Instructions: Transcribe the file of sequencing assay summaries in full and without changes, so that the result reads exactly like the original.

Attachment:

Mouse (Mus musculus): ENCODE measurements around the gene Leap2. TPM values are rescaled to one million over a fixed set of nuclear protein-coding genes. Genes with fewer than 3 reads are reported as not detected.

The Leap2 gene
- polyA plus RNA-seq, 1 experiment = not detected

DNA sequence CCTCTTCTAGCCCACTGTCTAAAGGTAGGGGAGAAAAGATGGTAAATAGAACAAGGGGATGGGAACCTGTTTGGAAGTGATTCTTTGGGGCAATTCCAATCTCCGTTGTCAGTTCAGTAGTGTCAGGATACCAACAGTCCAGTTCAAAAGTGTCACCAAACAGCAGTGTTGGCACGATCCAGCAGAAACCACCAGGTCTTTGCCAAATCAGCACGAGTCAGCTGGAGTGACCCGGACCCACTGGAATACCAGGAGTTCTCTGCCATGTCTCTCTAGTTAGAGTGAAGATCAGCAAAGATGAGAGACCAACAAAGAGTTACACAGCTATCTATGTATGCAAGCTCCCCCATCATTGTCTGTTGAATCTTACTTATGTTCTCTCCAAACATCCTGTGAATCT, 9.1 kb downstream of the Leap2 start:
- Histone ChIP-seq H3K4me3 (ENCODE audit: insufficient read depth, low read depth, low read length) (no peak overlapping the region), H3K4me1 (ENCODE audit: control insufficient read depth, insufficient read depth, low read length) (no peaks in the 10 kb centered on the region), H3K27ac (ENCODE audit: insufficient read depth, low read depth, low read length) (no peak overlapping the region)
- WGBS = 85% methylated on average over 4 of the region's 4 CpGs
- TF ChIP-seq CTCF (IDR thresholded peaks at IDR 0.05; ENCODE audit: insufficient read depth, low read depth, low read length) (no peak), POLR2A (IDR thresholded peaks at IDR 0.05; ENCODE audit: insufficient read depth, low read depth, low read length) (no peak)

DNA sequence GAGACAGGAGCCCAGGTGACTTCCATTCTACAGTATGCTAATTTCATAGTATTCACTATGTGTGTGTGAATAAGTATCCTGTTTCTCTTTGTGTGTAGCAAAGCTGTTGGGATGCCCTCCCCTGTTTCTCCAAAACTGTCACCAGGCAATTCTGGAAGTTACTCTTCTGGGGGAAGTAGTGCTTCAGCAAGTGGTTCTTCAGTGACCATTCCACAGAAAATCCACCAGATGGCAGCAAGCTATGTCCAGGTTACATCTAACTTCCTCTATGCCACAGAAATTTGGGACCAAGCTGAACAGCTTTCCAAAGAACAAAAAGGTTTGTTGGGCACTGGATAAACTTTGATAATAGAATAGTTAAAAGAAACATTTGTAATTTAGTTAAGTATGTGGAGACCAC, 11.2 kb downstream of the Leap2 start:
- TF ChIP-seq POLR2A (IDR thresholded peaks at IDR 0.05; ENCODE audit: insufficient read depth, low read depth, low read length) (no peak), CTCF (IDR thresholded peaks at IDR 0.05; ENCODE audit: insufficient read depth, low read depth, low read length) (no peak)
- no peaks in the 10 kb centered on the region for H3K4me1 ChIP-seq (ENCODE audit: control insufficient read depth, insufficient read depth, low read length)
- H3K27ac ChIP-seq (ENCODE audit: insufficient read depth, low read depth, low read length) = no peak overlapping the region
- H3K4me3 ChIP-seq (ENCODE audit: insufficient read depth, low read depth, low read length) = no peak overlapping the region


Mouse (Mus musculus): ENCODE measurements around the gene Leap2. TPM values are rescaled to one million over a fixed set of nuclear protein-coding genes. Genes with fewer than 3 reads are reported as not detected.

The Leap2 gene
- polyA plus RNA-seq, 1 experiment = not detected

DNA sequence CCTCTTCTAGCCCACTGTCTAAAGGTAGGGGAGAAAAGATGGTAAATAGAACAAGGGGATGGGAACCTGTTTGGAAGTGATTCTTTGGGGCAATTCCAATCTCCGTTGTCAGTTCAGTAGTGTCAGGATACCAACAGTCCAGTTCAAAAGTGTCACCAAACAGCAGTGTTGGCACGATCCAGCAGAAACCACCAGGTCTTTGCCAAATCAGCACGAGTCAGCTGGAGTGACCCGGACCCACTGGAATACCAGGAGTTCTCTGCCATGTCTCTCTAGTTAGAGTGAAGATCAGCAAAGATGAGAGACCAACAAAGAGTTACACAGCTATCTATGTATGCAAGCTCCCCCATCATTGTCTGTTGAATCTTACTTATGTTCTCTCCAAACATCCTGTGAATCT, 9.1 kb downstream of the Leap2 start:
- Histone ChIP-seq H3K4me3 (ENCODE audit: insufficient read depth, low read depth, low read length) (no peak overlapping the region), H3K4me1 (ENCODE audit: control insufficient read depth, insufficient read depth, low read length) (no peaks in the 10 kb centered on the region), H3K27ac (ENCODE audit: insufficient read depth, low read depth, low read length) (no peak overlapping the region)
- WGBS = 85% methylated on average over 4 of the region's 4 CpGs
- TF ChIP-seq CTCF (IDR thresholded peaks at IDR 0.05; ENCODE audit: insufficient read depth, low read depth, low read length) (no peak), POLR2A (IDR thresholded peaks at IDR 0.05; ENCODE audit: insufficient read depth, low read depth, low read length) (no peak)

DNA sequence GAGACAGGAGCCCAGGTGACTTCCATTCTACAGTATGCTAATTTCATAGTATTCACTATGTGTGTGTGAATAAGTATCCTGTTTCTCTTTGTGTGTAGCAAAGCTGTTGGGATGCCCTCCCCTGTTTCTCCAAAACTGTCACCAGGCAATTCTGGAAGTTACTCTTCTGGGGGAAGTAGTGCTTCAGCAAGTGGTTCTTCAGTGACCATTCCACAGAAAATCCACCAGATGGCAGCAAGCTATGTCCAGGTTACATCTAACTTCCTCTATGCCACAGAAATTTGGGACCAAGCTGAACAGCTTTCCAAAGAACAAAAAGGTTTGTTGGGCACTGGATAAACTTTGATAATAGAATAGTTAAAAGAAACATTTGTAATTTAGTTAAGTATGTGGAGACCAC, 11.2 kb downstream of the Leap2 start:
- TF ChIP-seq POLR2A (IDR thresholded peaks at IDR 0.05; ENCODE audit: insufficient read depth, low read depth, low read length) (no peak), CTCF (IDR thresholded peaks at IDR 0.05; ENCODE audit: insufficient read depth, low read depth, low read length) (no peak)
- no peaks in the 10 kb centered on the region for H3K4me1 ChIP-seq (ENCODE audit: control insufficient read depth, insufficient read depth, low read length)
- H3K27ac ChIP-seq (ENCODE audit: insufficient read depth, low read depth, low read length) = no peak overlapping the region
- H3K4me3 ChIP-seq (ENCODE audit: insufficient read depth, low read depth, low read length) = no peak overlapping the region